What’s the connection between Claudia Niersbach’s flooded basement and Betty DeFord’s fishing tournament? The 111-year-old engineering marvel known as the Chicago Sanitary and Ship Canal (see “Sunken Treasures: Rediscovered Photographs of Turn-of-the-Century Chicago”). That 28-mile ditch, which reversed the flow of the Chicago River, connects Lake Michigan and the Chicago River to the Illinois River and thus to the Mississippi River and the Gulf of Mexico. The canal serves three main functions: carrying the city’s sewage to points south, acting as an escape hatch for heavy rains, and providing an avenue for commercial shipping. But the canal is increasingly overwhelmed by intense storms, which are likely to become more frequent as a result of global warming , according to a report prepared for the Chicago Climate Action Plan. What’s more, the canal lays out a watery welcome mat for the Asian carp, which are now at the very edge of the Great Lakes.

The battle over what to do about this looming invasion is heating up. On one side: 17 states, the province of Ontario, the Grand Traverse Band of Ottawa and Chippewa Indians, and numerous environmental organizations, including the Natural Resources Defense Council (NRDC). On the other: the City of Chicago, the Metropolitan Water Reclamation District, the State of Illinois, the U.S. Army Corps of Engineers, and businesses from as far away as New Orleans. Watching from the sidelines are outdoorsmen, homeowners, and taxpayers, all worrying about the future of the Great Lakes, the water streaming out of their taps and/or into their basements—and the astronomical size of the bill that might one day await them.

When the Chicago Sanitary and Ship Canal opened in January 1900, most Chicagoans agreed that it was a boon. Until the canal’s completion, raw sewage and effluent from the city’s tanneries, factories, and slaughterhouses got dumped into the Chicago River. From there it flowed into Lake Michigan, the source of the city’s drinking water. But the canal—considered the eighth wonder of the world in its day—sent all that nasty stuff south, where it would be somebody else’s problem. It helped eradicate the threat of cholera, typhoid fever, and other deadly waterborne diseases, allowing the city to prosper.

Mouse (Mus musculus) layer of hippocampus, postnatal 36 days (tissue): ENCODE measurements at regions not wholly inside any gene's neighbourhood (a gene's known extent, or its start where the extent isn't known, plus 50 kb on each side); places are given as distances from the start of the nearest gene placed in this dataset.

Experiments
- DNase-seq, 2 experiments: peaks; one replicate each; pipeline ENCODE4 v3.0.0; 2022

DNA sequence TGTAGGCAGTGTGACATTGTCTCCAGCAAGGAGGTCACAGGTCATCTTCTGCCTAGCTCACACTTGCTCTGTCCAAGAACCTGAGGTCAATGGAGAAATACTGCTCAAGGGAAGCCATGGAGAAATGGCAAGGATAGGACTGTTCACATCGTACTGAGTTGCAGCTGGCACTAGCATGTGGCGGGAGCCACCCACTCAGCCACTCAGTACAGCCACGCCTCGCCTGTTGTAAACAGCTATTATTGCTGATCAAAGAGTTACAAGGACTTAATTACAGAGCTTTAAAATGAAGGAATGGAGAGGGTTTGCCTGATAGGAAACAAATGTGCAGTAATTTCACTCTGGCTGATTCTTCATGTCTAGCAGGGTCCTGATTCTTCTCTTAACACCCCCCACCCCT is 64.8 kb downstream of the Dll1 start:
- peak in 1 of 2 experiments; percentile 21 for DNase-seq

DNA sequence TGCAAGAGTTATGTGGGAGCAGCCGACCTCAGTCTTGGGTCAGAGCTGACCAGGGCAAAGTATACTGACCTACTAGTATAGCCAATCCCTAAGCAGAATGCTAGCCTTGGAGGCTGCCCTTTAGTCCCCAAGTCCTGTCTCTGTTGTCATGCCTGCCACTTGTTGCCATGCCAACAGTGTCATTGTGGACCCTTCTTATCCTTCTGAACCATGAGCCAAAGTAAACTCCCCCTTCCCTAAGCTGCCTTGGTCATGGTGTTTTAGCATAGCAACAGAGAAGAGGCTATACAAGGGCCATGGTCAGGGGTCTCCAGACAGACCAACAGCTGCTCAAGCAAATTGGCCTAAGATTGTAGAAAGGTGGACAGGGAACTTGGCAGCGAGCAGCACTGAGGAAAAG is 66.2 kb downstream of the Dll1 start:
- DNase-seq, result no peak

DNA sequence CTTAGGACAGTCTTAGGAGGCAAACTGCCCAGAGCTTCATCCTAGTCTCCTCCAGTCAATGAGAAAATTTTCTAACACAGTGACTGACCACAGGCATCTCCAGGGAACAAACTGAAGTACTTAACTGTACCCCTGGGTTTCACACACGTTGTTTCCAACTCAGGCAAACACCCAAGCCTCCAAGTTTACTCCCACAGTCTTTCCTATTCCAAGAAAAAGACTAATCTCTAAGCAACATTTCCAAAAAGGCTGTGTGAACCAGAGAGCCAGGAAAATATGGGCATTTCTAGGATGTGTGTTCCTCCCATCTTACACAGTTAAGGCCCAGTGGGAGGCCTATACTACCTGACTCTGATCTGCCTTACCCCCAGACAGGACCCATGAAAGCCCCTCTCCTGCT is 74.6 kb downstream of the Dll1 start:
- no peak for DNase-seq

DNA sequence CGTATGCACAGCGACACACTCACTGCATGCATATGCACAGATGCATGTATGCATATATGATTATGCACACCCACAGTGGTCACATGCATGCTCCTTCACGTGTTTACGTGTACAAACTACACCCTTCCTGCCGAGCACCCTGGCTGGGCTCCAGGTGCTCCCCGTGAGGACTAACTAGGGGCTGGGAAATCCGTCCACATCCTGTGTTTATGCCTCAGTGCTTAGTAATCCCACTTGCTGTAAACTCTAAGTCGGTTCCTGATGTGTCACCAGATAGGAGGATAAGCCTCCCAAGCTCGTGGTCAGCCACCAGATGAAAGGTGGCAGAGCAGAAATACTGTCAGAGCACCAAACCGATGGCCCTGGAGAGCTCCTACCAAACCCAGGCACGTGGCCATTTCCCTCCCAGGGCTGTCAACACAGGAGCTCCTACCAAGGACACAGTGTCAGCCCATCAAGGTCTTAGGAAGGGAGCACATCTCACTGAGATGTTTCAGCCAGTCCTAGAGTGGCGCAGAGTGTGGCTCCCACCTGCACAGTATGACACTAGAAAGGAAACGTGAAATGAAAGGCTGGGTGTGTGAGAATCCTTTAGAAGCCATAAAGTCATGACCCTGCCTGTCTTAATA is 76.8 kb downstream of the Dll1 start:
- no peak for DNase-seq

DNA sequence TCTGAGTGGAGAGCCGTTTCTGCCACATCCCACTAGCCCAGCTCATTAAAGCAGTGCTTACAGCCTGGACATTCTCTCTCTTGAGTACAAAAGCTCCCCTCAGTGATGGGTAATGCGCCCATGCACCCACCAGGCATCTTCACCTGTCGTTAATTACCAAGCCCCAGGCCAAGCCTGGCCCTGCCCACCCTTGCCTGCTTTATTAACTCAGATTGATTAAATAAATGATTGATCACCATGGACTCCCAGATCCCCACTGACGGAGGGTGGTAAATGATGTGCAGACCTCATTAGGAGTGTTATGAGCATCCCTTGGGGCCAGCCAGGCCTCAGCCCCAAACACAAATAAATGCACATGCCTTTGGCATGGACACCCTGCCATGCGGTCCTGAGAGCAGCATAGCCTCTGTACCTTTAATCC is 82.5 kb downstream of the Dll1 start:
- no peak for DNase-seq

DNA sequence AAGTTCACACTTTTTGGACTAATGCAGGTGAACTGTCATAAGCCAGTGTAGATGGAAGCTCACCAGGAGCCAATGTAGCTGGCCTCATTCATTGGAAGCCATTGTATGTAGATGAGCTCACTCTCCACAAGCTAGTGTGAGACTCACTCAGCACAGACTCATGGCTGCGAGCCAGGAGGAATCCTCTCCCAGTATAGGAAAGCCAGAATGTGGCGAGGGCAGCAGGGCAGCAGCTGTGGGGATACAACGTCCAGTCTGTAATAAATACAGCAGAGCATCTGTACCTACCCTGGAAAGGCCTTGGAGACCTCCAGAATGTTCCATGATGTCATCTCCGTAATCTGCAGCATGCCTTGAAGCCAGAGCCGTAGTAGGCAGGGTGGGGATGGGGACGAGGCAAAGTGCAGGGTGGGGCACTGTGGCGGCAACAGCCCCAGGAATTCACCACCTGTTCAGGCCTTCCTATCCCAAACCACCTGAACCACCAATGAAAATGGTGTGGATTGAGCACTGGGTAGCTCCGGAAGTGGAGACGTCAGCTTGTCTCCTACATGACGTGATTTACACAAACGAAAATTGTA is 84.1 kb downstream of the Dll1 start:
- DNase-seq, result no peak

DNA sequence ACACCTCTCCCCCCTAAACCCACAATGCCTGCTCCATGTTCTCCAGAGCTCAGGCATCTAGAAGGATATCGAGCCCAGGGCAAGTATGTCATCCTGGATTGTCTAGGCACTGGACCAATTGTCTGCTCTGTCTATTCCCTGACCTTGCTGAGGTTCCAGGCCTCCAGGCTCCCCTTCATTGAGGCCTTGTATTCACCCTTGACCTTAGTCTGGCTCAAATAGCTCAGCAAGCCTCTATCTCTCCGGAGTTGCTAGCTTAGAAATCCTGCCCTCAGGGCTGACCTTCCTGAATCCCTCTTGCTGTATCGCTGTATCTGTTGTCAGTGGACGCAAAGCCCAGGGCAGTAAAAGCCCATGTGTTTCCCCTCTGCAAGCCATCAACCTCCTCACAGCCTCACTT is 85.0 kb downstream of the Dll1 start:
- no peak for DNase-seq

After further improvements in the 1920s and 1930s, the canal also yielded significant commercial benefits. It created a thoroughfare for ships to travel up from the Gulf of Mexico, through Chicago, and into the Great Lakes. With the opening of the St. Lawrence Seaway in 1959, that aquatic highway extended all the way to the Atlantic Ocean, and Chicago became (at the time) the fifth-largest port in the nation.

But if the canal was a boon, it was also a battlefield, even before it opened. None too happy about all that liquid waste headed its way, the State of Missouri mounted an immediate legal challenge. Though it ultimately lost that case in the U.S. Supreme Court, Justice Oliver Wendell Holmes Jr., writing for the majority, sounded a note that still resonates a century later. “It is a question of the first magnitude,” he wrote, “whether the destiny of the great rivers is to be the sewers of the cities along their banks or to be protected against everything which threatens their purity.”

Fast-forward to 1973. That year, Jim Malone, an Arkansas fish farmer looking for a way to control the growth of aquatic weeds, imported various carp from Asia. Malone kept the grass carp but gave two other species—silver and bighead—to the Arkansas Game and Fish Commission, which began breeding them. Bug-eyed, corpulent, and voracious, the fish gobble up just about anything green, eating from 5 to 20 percent of their body weight in a single day. (Silver carp—the prodigious jumpers that terrified Betty DeFord—can reach 40 pounds; bigheads can top 100.)